That argument sounded so much better in my head. Although I stand by it if we could have managed a winning % better than what you get for putting your name on an exam in college against the Tigers.



Be thankful for meaningful baseball in Cleveland (and Terry Francona)

Your Cleveland Indians will wrap up a thoroughly disappointing 2015 campaign against the Boston Red Sox this afternoon. After last season’s this:


and this:


on top of this,


we hoped that a little bit of this:


would help make this come true:


It didn’t. And that sucked.

But for the third year in a row, Terry Francona had the Indians battling for a playoff spot until the bitter end. There’s something to be said for that.

Put away all your disdain for Nick Swisher, Michael Bourn, the Dolans, Mark Shapiro and any other of your go-to scapegoats when it comes to Cleveland baseball for a second. The goal of every team in baseball at the beginning of the year is to make the playoffs. Every game you play counts towards your record, which ultimately decides whether or not you will reach your goal. Therefore, every single game you play has the potential to determine whether or not you  do reach your goal, until you’re mathematically eliminated from playoff contention.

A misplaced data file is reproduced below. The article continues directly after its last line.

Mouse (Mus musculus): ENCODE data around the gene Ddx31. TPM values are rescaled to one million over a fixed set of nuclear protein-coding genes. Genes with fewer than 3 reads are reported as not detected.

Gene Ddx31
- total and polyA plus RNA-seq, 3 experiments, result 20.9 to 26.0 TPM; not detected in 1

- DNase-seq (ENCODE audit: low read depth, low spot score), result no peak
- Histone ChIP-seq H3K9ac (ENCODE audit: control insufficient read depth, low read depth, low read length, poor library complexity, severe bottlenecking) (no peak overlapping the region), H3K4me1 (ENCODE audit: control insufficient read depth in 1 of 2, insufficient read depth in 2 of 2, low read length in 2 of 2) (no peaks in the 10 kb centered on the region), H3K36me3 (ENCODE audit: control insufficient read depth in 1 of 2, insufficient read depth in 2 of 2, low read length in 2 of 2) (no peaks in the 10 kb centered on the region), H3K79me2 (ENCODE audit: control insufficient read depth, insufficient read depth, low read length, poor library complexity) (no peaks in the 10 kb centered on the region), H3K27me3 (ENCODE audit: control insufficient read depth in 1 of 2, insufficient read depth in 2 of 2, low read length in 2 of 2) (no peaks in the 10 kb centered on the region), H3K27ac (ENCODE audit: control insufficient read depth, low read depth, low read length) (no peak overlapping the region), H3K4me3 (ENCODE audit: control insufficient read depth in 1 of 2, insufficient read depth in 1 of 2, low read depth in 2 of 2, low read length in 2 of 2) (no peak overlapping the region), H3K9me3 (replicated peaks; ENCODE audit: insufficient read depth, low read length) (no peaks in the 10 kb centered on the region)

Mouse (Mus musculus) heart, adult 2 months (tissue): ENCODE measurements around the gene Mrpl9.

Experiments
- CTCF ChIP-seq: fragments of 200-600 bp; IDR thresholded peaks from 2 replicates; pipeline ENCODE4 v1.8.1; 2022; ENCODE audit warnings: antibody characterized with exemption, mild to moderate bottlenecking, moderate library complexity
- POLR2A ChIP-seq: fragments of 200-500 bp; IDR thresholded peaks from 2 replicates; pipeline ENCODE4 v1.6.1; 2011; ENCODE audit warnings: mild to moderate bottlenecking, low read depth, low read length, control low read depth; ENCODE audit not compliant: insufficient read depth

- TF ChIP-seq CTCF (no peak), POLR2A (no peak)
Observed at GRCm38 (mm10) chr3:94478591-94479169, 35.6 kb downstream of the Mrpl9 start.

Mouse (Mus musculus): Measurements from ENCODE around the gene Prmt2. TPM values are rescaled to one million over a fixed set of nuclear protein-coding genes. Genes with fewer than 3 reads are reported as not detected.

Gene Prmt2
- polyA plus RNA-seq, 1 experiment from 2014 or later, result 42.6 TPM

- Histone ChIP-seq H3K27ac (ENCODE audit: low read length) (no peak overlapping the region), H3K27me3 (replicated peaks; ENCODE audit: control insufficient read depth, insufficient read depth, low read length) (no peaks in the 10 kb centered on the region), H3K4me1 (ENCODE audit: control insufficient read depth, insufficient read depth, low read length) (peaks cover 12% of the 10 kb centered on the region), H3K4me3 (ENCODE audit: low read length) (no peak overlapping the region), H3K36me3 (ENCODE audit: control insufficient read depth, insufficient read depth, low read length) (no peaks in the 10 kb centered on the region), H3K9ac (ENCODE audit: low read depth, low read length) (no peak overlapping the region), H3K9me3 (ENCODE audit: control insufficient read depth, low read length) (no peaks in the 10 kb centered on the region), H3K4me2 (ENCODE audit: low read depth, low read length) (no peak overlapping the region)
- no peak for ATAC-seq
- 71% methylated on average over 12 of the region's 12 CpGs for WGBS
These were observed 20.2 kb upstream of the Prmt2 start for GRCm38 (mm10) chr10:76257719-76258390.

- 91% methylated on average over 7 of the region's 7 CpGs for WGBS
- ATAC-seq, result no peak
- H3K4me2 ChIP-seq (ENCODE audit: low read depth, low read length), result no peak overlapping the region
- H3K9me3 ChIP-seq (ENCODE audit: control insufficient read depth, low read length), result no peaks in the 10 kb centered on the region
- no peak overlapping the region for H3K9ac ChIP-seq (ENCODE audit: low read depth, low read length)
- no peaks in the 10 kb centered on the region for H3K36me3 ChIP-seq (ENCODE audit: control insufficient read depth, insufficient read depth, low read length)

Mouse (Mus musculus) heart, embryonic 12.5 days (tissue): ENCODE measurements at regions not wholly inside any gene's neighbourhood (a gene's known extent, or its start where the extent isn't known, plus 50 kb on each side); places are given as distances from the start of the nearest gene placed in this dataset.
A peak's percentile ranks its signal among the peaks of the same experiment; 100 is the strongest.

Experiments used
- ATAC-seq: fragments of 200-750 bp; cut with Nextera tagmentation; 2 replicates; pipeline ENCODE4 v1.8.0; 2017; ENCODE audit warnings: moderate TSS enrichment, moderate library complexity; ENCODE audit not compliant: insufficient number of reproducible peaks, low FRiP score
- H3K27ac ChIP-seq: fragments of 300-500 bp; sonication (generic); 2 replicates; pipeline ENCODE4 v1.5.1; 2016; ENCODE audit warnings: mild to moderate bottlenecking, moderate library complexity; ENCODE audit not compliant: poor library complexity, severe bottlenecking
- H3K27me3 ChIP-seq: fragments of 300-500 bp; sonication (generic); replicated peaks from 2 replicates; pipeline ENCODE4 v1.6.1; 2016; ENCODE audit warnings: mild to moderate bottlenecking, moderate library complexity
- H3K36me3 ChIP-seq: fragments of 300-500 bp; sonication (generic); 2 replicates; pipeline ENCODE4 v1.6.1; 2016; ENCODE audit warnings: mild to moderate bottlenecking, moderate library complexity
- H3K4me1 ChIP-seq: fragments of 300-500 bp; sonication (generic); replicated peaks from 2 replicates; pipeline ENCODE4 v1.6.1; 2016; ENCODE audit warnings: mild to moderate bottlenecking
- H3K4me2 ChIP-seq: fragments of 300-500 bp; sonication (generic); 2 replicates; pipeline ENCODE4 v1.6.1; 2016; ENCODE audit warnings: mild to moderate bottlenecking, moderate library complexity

The Indians were finally mathematically eliminated from the American League Wild Card on Wednesday, September 30th this year. They had four games left to play. So four of the 162 games in their 2015 season were pointless. They had a chance to try and reach their goal of the playoffs 98% of the times they took the field.

In 2014, the Indians were eliminated from playoff contention on September 23rd, with four games left to play. 98% of their games were meaningful.

And they obviously reached their goal in 2013 when Terry Francona led them to a Wild Card berth in his first year at the helm. So in three years in Cleveland, Francona’s team has played a total of 8 meaningless games. I know missing the playoffs is disappointing. I’m as pissed about this year as anyone. But look at the three years before Tito:

  • 2012 – Eliminated on September 15, 16 games left
  • 2011 – September 19th, 11 games
  • 2010 – September 3rd, 28 games

(don’t check those)


The goal is to make the playoffs, and we failed. But believe it or not there are a couple steps in between the throne of success  and the pit of failure. And number 12 is standing on Tito’s shoulders with one hand touching the top.